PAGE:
The up-and-coming generation has embraced today’s world of instant communications: cell phones, email, Twitter, and such.
This is one of my favorite true stories. It is about an Air Force Academy Cadet who callously decides that he can just fire off a quick email to the two highest ranking people (at the time) in the Air Force — our Chief of Staff, General John Jumper and our Service Secretary, Dr James Roche — and let them know he doesn’t agree with a personnel decision they have made.
From: Walsh Robert C4C CS21
Sent: Wednesday, March 26, 2003 10:30 AM
To: Jumper John Gen AF/CC
Subject: Removal of Academy Leader
Chief of Staff of the U.S. Air Force,
General John P. Jumper,
Sir, I am a fourth Class Cadet at the United States Air Force Academy. I do not agree with your idea for removal of all top officials at the United States Air Force Academy. I do not believe it is necessary for all four of them to be removed, and replaced. I especially have a problem with the replacement of Col. Bob Eskeridge. The person who is supposed to replace Col. Eskeridge, is not qualified for the position. Her only qualifications are that she is a female, and an Academy Graduate. She has never been a group commander, while Col. Eskeridge has been a group commander twice. Furthermore, this woman has been working at the Academy during the same period as all these cases. She has been in the position of the 34th Training Group, serving as the Deputy Group Commander. By allowing her to take over Col. Eskeridge’s position, it seems as though you are promoting her. Also, the person who will be filling the job she is moving from, will be her superior, having also served as a group commander, but because of the hierarchy at the Academy, she will instead be his superior. I would like to see Col. Eskeridge retain his current position. I do not believe he is a problem, in any way. He is a role model for all Cadets, as a military officer. I have not heard a single complaint or bad word spoken about Col. Eskeridge. Please reconsider your decision to remove Col. Eskeridge from his position.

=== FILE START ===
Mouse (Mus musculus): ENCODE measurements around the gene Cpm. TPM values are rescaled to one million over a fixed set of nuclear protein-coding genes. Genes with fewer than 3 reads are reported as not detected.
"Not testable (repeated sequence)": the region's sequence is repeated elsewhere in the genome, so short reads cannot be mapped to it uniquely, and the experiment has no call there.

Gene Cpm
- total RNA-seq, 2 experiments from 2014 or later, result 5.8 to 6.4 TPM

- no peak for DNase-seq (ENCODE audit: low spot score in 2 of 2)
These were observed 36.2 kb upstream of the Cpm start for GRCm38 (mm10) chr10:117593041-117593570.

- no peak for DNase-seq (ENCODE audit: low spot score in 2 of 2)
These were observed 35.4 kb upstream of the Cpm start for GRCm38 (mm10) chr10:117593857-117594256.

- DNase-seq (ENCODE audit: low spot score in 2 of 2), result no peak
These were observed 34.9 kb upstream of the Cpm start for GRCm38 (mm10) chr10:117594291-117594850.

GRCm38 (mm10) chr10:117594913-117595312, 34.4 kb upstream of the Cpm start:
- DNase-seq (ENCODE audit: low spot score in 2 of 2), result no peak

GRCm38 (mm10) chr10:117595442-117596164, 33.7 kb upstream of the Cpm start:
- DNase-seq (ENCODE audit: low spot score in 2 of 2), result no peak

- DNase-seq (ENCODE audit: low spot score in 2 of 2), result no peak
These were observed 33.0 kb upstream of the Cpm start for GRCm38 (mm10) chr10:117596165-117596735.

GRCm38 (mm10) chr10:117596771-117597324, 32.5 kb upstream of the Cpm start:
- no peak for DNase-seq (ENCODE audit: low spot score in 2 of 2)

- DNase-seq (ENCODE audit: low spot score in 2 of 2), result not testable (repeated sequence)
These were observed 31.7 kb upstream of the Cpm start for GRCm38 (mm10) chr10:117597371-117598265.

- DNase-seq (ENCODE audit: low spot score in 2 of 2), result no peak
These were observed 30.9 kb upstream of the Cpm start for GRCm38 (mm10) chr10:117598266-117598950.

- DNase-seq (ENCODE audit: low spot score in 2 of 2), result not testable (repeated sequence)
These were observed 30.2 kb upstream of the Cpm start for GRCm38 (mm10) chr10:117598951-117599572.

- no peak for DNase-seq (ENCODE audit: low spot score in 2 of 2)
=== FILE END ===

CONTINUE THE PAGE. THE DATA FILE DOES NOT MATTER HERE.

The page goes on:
Thank you for your time and consideration,
Cadet Fourth Class Robert M. Walsh
Cadet Squadron 21 “Blackjacks”
United States Air Force Academy
The Secretary of the Air Force’s response
From: Roche James Dr SAF/OS
Sent: Wednesday, March 26, 2003 10:11 AM
To: Walsh Robert C4C CS21
Subject: Re: Removal of Academy Leaders
Bob, good to hear from you. Colonel Eskeridge is a highly regarded officer and I have no animus toward him. He will be reassigned without any adverse consequence. In fact, we are working to minimize the impact on his family. However, Gen Jumper and I want a new leadership team in place, and we will do so. Your comments about Colonel Gray are not only wrong, they don’t reflect particularly well on you. Assignment of leaders in military organizations is not a popularity contest. Rather, it reflects the vision of the senior leadership of the Service. I know Colonel Gray, Gen Jumper knows Colonel Gray, and you don’t. Now, say again all after who is and who is not qualified to make assignment decisions? While I admire your loyalty to Colonel Eskeridge, and I enjoy a challenge-up, or “briefing room rules” environment, one of us is responsible to the President, the Congress, and the American people for the Academy — and, it’s not you (at least not for a few years). Gen Jumper and I have made our decisions. We expect all concerned now to implement them cheerfully, as is the long-standing expectation for military professionals.
And, Bob, that includes you.
Dr. James G. Roche
Secretary of The Air Force
The Air Force Chief of Staff’s response
From: Jumper John Gen AF/CC
Sent: Wednesday, March 26, 2003 12:33 PM
To: Walsh Robert C4C CS21
Subject: RE: Removal of Academy Leader
Cadet Walsh, I sincerely hope that this is a hoax of some type because I would hate to think a Cadet Fourth Class would presume to instruct me on Air Force leaders I have known and served with for longer than you have been alive. I strongly suggest you devote your energy toward being the best possible 3-degree that you can be, to be a part of the solution that the new leadership is being sent there to oversee, and to keep yourself and your attitude off my radar scope.